Australia’s manufacturers have posted a third straight quarter of improved performance, buoyed by strength in new orders, output, overtime and employment, the March quarter Australian Chamber-Westpac Survey of Industrial Trends has found.
Andrew Hanlan, Senior Economist at Westpac, said:
“The Westpac-AusChamber Actual Composite index strengthened in March 2017, lifting 2.5 points to 63.0, extending the rebound from a dip to 55.0 in June 2016, during the federal election campaign.
“The above-par reading for the Composite index, which has trended higher since 2014, reflects strength across new orders, output, overtime and employment. New orders were particularly strong in the March quarter, possibly including an element of catch-up after the soft spot in mid-2016.
“Manufacturing is benefitting from a strong upswing in new home building activity (although rates of growth have moderated), a lift in renovation activity, an increase in competitiveness associated with the sharply lower currency (down 28 per cent against the US dollar from the highs of early 2013) and a strengthening of conditions in manufacturing globally.
“Even so, there are some negatives. Mining investment is trending lower and consumer spending, while rebounding late in 2016, has been lacklustre.
“The modest uptrend in exports appears to have resumed, after stumbling in 2016, with a net 8 per cent of respondents reporting a rise in export deliveries. Expectations are mildly positive, supported by the relatively low Australian dollar, but constrained by weak world trade.
“Expectations are positive, centred on new orders, output and employment. The Expected Composite index is at 63.8 in March, up 1.6 points from December. Consistent with this, a net 37 per cent expect the general business environment to strengthen over the next six months, an upbeat mood, up from 25 per cent in December.
“Businesses are looking to 2017 to be a positive year for profits, driven by rising turnover and a lower Australian dollar boosting export returns. A net 31 per cent expect profits to rise in the 12 months ahead.
“Equipment investment intentions have been positive over the past two years, consistent with some reduction in the sector’s spare capacity and improving profitability. A net 13 per cent of firms expect to increase equipment spending in the next year. Investment plans for building investment are muted at a net 3 per cent.
“The survey’s Labour Market Composite, which broadly tracks economy-wide jobs growth, was 54.5 in March, up from 51.7. A reading at this level points to robust jobs momentum in 2017.”
James Pearson, CEO of the Australian Chamber of Commerce and Industry, said:
“The latest Australian Chamber-Westpac Survey of Industrial Trends shows that Australian manufacturing businesses have a firm foundation for growth and great confidence about the future.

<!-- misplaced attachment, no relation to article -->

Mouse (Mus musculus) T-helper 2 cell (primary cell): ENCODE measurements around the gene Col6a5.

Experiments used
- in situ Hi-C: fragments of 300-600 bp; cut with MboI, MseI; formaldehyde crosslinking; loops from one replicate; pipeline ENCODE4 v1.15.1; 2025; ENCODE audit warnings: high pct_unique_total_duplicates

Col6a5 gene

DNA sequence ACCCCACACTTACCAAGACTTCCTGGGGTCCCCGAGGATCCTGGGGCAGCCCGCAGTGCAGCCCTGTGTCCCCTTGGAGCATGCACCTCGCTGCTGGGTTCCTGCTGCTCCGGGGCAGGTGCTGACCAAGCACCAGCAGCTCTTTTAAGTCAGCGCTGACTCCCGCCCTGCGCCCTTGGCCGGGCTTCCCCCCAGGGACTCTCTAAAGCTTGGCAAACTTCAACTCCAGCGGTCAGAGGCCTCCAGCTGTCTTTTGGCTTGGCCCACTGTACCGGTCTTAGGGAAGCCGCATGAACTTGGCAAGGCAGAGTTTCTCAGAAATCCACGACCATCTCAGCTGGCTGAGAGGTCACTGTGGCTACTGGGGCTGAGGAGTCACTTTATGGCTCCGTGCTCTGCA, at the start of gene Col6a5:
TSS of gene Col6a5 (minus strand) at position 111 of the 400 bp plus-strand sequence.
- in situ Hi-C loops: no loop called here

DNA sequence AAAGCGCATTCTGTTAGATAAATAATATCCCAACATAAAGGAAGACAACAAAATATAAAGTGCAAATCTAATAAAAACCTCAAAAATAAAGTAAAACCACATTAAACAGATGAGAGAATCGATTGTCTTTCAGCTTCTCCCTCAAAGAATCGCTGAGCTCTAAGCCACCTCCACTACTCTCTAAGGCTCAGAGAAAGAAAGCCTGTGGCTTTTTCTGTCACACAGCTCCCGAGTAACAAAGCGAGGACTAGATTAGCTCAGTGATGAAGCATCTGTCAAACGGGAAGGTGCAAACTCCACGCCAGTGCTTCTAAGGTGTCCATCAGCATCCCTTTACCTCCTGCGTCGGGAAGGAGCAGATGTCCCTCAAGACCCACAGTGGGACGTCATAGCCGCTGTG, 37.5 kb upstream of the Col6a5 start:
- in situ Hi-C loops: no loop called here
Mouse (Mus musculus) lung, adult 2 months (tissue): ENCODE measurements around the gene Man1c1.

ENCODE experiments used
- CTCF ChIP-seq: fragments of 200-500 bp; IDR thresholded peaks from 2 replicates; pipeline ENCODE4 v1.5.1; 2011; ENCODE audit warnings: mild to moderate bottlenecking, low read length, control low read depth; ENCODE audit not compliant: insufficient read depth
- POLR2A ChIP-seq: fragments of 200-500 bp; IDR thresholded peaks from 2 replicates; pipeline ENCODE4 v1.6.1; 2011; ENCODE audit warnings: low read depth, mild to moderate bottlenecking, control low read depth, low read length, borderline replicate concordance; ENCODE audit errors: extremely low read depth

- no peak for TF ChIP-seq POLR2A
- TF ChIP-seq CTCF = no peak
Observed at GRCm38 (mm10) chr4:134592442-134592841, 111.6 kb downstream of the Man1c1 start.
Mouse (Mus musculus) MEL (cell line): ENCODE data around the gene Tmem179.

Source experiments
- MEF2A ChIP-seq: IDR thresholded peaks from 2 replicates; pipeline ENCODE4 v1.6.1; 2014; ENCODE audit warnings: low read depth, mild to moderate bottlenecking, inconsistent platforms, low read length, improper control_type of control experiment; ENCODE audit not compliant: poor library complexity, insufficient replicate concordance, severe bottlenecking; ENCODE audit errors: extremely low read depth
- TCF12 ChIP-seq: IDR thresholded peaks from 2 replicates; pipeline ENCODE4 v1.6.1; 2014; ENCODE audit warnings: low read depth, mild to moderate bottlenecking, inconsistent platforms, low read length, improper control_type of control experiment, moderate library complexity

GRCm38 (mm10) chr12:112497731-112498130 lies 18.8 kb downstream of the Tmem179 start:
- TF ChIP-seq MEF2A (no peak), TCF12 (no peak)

“It is gratifying to see the Westpac-AusChamber Actual Composite index has continued its positive run since the middle of last year as manufacturers report strengthening conditions in new orders, output, overtime and employment.
“New orders, output and employment have driven the Expected Composite index upward, with a net 37 per cent expecting the general business environment to strengthen over the next six months.
“These results come at a time when the Federal Government is preparing May’s Budget. The survey demonstrates that businesses are willing to invest but are looking for further assurances on the economy, which the Budget can provide.
“Business investment has been subdued. With mining investment down, other sectors of the economy must be encouraged to invest and generate jobs in order to improve living standards.
“As we explained in our Pre-Budget Submission, this Budget needs to futureproof Australia against economic shocks from at home and abroad through setting public finances on a path to surplus.
“Budget measures to help businesses to expand include extending the $20,000 instant asset write off, boosting apprenticeships and building vital infrastructure. These should be offset through steps to improve value for money in government services through greater competition and making government spending more sustainable.
“Businesses are looking for the Opposition and crossbenchers to take a constructive approach to this year’s Budget, including a willingness to build business confidence through supporting necessary reforms.”
There were 285 respondents to the Australian Chamber-Westpac Survey of Industrial Trends from across the manufacturing sector. The survey was closed on March 6, 2017. Scores above 50 indicate that positive responses outnumber negative ones. The survey, the longest running business survey in Australia, dating from 1966, provides a timely update on the manufacturing sector and insights into economy-wide trends.